On Dec. 18, 1950, President Harry S. Truman signed an order establishing the Nevada Proving Ground as the nation’s on-continent nuclear weapons testing area. That place is now known as the Nevada National Security Site. At that time, the Atomic Energy Commission was looking for a “continental site for all atomic weapons tests.” On their wish list: an area remote enough where “detonations could be done safely and with minimum non-productive cost in time, effort and money…preferably within two to three months.” Also desirable: “ready accessibility to the Los Alamos Laboratory by land and air, good communications, adequate radiological safety, reasonably regular topography and prospects of economy of preparation and operation” — all for $1 million. The NNSS, 65 miles northwest of Las Vegas, was selected as the most desirable location for the reasons mentioned above; in addition, its mild weather and terrain were conducive for testing year round.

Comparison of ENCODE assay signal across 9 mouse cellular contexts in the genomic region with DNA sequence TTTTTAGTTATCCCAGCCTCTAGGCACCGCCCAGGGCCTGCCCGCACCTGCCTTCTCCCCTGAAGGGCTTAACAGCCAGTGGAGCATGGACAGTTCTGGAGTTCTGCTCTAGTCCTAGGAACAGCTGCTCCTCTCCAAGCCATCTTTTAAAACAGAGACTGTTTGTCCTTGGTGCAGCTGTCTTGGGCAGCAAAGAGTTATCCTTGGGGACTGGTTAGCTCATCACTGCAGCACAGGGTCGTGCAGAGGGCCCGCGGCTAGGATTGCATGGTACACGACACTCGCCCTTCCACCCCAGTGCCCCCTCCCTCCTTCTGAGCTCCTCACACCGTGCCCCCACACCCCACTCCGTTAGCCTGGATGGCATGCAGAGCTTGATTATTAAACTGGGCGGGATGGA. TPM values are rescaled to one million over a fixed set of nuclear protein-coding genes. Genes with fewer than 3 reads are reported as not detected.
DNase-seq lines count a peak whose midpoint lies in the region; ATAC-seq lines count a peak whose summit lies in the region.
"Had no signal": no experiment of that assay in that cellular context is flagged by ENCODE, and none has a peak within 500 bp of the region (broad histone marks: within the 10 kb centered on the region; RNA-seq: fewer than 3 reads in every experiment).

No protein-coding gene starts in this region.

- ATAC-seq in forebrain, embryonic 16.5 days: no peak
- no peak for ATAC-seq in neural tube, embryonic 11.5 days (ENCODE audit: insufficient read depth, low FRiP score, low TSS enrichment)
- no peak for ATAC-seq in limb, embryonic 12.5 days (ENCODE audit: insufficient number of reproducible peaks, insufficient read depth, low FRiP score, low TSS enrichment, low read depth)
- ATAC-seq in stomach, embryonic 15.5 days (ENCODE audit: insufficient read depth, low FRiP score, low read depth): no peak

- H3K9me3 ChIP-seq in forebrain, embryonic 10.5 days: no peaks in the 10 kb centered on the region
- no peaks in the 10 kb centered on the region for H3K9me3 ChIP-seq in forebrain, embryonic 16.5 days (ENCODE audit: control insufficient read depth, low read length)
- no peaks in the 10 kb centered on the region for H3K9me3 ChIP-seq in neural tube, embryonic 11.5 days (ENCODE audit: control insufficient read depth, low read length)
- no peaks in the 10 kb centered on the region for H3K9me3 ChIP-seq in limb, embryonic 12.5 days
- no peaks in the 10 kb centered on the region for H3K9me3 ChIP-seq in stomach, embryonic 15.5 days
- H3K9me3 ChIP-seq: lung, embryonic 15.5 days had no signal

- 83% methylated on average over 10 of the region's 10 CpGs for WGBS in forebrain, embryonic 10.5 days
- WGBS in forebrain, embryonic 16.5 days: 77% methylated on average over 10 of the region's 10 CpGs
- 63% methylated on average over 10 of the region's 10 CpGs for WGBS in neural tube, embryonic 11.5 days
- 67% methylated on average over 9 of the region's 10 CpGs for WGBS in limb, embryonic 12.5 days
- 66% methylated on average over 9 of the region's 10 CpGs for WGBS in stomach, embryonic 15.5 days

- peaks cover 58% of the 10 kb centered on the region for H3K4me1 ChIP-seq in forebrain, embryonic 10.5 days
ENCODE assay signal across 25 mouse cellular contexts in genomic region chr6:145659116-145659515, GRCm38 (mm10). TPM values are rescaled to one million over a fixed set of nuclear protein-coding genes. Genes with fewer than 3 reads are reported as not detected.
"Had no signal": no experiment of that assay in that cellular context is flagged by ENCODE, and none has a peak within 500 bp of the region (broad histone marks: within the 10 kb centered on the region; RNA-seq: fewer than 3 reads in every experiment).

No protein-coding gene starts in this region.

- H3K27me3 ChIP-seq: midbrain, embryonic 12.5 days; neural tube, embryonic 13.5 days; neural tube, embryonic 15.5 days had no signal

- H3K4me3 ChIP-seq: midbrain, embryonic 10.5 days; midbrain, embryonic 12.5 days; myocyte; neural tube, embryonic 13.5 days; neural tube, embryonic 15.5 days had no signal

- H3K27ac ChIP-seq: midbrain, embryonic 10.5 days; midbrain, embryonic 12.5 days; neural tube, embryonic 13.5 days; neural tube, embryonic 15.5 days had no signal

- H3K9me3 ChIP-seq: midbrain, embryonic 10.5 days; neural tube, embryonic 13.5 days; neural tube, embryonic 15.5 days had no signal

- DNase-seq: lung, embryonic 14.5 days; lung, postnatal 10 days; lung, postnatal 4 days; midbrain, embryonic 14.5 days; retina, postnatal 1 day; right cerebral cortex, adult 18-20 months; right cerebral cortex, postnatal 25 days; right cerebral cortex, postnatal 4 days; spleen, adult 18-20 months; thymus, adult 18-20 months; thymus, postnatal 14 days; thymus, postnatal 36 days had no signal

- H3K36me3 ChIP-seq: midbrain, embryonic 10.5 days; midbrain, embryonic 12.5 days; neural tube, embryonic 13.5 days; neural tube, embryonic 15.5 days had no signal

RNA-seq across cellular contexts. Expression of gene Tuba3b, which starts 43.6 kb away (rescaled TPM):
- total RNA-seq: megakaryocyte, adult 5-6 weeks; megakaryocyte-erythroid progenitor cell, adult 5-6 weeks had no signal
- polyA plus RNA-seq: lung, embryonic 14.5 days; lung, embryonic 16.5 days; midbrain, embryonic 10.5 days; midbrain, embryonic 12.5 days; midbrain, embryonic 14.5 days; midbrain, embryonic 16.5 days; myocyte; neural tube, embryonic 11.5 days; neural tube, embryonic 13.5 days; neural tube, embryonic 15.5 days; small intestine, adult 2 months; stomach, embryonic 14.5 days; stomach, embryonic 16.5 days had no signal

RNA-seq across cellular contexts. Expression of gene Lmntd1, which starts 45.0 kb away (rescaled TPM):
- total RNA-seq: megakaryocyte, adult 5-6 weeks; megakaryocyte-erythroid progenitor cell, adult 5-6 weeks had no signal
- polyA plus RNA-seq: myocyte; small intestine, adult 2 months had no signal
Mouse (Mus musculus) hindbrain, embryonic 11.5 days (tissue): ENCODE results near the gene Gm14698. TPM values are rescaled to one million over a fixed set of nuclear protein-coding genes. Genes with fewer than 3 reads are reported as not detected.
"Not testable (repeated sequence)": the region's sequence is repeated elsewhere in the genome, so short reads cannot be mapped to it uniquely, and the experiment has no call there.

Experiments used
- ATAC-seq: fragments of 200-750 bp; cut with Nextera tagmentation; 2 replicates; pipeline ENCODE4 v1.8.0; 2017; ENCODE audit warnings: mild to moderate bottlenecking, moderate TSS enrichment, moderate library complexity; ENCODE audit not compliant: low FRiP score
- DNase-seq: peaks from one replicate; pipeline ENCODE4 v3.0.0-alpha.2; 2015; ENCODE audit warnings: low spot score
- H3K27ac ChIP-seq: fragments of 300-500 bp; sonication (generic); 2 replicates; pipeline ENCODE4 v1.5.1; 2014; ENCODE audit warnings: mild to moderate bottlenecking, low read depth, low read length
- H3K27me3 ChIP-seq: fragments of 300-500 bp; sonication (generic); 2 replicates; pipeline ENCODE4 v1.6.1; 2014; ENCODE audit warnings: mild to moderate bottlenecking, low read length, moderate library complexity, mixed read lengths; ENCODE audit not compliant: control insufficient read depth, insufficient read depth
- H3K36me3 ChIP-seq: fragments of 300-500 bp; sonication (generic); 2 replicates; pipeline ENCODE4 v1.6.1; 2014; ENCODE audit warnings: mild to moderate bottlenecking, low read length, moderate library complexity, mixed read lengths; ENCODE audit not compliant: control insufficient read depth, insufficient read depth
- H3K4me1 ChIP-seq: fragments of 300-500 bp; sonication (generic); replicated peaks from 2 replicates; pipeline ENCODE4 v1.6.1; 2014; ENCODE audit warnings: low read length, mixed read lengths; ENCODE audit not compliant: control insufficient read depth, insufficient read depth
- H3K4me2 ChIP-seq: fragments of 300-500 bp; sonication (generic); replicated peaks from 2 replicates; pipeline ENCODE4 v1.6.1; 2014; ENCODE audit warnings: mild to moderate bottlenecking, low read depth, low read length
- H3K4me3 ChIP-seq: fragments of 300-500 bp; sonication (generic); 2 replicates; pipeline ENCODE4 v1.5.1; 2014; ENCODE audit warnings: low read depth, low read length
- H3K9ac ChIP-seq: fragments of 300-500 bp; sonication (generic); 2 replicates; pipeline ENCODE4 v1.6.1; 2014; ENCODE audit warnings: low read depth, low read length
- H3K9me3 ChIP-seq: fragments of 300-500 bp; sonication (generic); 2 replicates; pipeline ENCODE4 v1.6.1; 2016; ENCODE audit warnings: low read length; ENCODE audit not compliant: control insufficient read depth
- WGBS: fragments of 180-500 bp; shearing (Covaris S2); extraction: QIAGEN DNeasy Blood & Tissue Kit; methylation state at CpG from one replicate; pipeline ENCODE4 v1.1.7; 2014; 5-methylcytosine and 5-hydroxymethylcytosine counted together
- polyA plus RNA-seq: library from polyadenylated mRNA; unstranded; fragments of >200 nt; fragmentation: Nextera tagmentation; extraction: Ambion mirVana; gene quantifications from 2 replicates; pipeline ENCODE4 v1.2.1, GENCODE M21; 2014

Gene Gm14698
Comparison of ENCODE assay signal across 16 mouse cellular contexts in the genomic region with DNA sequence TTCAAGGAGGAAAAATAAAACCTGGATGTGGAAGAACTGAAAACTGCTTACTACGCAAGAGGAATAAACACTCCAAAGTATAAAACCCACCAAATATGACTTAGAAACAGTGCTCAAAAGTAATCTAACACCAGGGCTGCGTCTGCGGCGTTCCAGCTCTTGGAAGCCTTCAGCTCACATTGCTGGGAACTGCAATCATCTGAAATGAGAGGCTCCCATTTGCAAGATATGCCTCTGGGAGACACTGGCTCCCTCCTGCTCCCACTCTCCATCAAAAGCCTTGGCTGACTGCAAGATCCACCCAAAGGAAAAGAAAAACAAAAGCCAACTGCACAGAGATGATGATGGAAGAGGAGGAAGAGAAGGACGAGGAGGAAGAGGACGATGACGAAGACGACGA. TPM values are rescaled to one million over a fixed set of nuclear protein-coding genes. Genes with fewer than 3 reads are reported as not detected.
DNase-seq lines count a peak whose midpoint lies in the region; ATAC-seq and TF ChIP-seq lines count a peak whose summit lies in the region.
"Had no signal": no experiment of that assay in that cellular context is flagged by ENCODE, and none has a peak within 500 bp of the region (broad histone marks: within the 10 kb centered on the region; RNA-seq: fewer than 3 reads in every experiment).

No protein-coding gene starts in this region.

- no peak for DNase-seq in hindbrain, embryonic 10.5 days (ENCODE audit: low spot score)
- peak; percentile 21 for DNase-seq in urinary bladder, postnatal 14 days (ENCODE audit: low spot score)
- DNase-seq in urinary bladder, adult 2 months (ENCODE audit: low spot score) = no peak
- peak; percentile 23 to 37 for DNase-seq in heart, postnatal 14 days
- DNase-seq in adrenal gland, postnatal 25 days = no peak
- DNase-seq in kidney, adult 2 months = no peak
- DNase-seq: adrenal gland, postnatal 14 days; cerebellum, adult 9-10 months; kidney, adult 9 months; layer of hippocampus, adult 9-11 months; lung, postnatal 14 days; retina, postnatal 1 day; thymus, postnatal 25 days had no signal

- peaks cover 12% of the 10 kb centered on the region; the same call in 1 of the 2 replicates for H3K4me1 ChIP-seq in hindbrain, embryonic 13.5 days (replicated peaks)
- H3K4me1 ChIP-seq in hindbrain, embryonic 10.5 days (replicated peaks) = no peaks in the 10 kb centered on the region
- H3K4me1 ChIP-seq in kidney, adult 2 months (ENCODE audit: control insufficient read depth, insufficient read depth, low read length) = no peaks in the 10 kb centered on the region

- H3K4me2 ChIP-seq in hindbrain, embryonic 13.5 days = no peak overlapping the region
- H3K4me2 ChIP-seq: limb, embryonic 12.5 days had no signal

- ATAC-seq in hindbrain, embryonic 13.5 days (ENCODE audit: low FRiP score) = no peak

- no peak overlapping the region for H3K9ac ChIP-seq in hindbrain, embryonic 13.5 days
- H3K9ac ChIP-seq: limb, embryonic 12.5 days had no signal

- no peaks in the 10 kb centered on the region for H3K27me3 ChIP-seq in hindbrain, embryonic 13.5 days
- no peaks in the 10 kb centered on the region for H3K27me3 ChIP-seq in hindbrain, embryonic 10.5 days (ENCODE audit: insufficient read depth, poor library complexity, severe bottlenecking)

“The Special Committee of the National Security Council on Atomic Energy recommends approval by the President of the development of a portion of the Las Vegas Bombing and Gunnery Range as an atomic weapons test site,” said the memorandum for the president. And so it was done. On Jan. 27, 1951, the NNSS conducted its first atmospheric experiment: Operation Ranger’s “Able,” a one-kiloton device dropped from an Air Force plane at Frenchman Flat.
Read more about the Site’s origins here.